But again, the safety reasons that not only do you have calving, which means the glacial ice is falling into the water, but you also have some of it that is calving from below the water and then coming up, bobbing up to the surface of the water. And so you don’t want to get too close to that. And so you see pictures for instance of the boat and then the glacier behind it. And it looks like the boat is right next to the glacier. But it’s hard to understand the scale of that ice, that wall of ice being 200 feet tall, just the part that you can see.
And that was probably one of the most amazing days being out there in a Zodiac and being that close and basically having a glacier to ourselves, a whole bay to ourselves.
And that’s the experience we had at the Un-Cruise. There was a whole board of all the different wildlife we saw, all the flora and fauna. And it’s a very small group experience. It’s 86 people. So you get to know quite a few people on the boat.
It is not an inexpensive cruise. I think when I was looking for how much it would cost to do the cabin we were in, which was the smallest of the cabins available for the rest of this season, the prices ranged from a little over $4,000 to a little less than 7, so not an inexpensive cruise. But everything is included as well. All the excursions are included. One massage is included. They don’t have a spa per se. Obviously, all the meals, but also all the alcohol at the cocktail hour and at dinner whatever.
The only thing that’s not included is the gratuity for the crew. I believe they recommended 10% for that. And the crew was amazing. Really, the crew is one of the reasons why we have put down a deposit on another cruise. Not on this cruise, but my wife specifically wants to do a cruise on this boat because in the winter time, they go down to Baja. And the winter time in November, they’re down in Baja. And you can kayak out there and swim with whale sharks. And then come around to January time frame, and you can be down there when the humpback whales are down there, and they’re calving. And that just sounds amazing. I think the prices and the cruises down in Baja are a little less than that. They also do cruises in other places like the Galapagos and such, which I think are even more expensive that I’d love to do some day, but we’ll see about the cost of that cruise.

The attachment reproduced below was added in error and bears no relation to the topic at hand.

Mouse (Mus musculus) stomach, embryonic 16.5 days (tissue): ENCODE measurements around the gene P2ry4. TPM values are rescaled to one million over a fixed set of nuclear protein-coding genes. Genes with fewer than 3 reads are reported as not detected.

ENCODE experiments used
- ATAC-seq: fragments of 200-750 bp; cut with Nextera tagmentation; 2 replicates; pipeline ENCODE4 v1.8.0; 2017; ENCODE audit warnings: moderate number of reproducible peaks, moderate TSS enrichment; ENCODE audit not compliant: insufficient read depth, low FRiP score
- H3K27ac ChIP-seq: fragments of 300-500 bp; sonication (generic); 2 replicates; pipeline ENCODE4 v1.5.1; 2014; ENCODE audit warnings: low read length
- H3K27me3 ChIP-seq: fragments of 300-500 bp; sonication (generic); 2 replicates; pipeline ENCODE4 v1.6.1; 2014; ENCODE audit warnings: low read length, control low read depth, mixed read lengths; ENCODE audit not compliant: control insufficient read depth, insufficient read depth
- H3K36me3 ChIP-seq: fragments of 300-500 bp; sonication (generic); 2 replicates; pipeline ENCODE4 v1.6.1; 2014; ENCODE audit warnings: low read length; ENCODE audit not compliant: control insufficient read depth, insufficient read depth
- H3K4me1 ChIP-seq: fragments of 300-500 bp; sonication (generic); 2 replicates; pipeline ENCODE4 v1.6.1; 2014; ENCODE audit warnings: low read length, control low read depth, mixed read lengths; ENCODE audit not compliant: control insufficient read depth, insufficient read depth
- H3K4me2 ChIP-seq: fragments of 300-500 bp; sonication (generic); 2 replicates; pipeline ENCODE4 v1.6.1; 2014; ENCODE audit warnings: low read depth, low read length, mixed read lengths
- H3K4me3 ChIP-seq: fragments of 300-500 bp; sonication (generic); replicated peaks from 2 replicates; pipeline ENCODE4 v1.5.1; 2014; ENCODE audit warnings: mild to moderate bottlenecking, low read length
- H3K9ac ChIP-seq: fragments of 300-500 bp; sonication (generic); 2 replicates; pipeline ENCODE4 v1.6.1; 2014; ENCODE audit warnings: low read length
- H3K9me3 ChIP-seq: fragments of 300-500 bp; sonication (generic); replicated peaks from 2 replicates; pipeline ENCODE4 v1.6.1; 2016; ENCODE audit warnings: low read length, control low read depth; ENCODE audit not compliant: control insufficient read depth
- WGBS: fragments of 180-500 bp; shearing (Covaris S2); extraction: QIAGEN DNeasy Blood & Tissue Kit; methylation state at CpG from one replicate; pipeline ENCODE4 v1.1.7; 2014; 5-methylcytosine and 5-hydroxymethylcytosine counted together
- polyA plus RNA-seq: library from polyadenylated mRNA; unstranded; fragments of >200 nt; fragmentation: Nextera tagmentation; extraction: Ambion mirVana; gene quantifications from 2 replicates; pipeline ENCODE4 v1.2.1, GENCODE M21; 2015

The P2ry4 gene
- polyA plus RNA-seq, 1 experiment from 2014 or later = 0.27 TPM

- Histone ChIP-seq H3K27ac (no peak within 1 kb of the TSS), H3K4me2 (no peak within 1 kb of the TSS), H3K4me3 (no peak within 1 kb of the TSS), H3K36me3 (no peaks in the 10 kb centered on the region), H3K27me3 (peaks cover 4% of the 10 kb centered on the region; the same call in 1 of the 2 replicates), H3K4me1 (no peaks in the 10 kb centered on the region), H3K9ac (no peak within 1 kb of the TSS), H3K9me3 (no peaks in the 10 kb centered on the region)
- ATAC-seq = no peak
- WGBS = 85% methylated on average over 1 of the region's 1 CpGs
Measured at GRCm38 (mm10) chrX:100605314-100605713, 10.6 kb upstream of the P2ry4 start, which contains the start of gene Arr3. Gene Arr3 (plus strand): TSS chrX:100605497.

But I started to say the crew, the crew was amazing. One thing that’s a little unusual versus the large cruise ships is your crew is almost entirely American. On the last cruise we’re on, most of the crew was Indonesian or Filipino, but they pay a little higher wages on this. And most of the crew is doing two or three different things. Your dinner steward is also making up the cabins. They’re working hard, but they also seem to be having a great time.
There really was a sense of fun on the ship, not just from the passengers and that sense of adventure. But you would see that when the crew did have some time off, they would be out there on a stand-up paddle board. Or they would be jumping into the water with the rest of the crazy people jumping off the end of the deck, jumping off the ship into the very cold water.
Even the captain would get out from the bridge and picked us up on one of the excursions. This was our full day bushwhack. And he met us with some hot chocolate and some optional whiskey to put in that as well.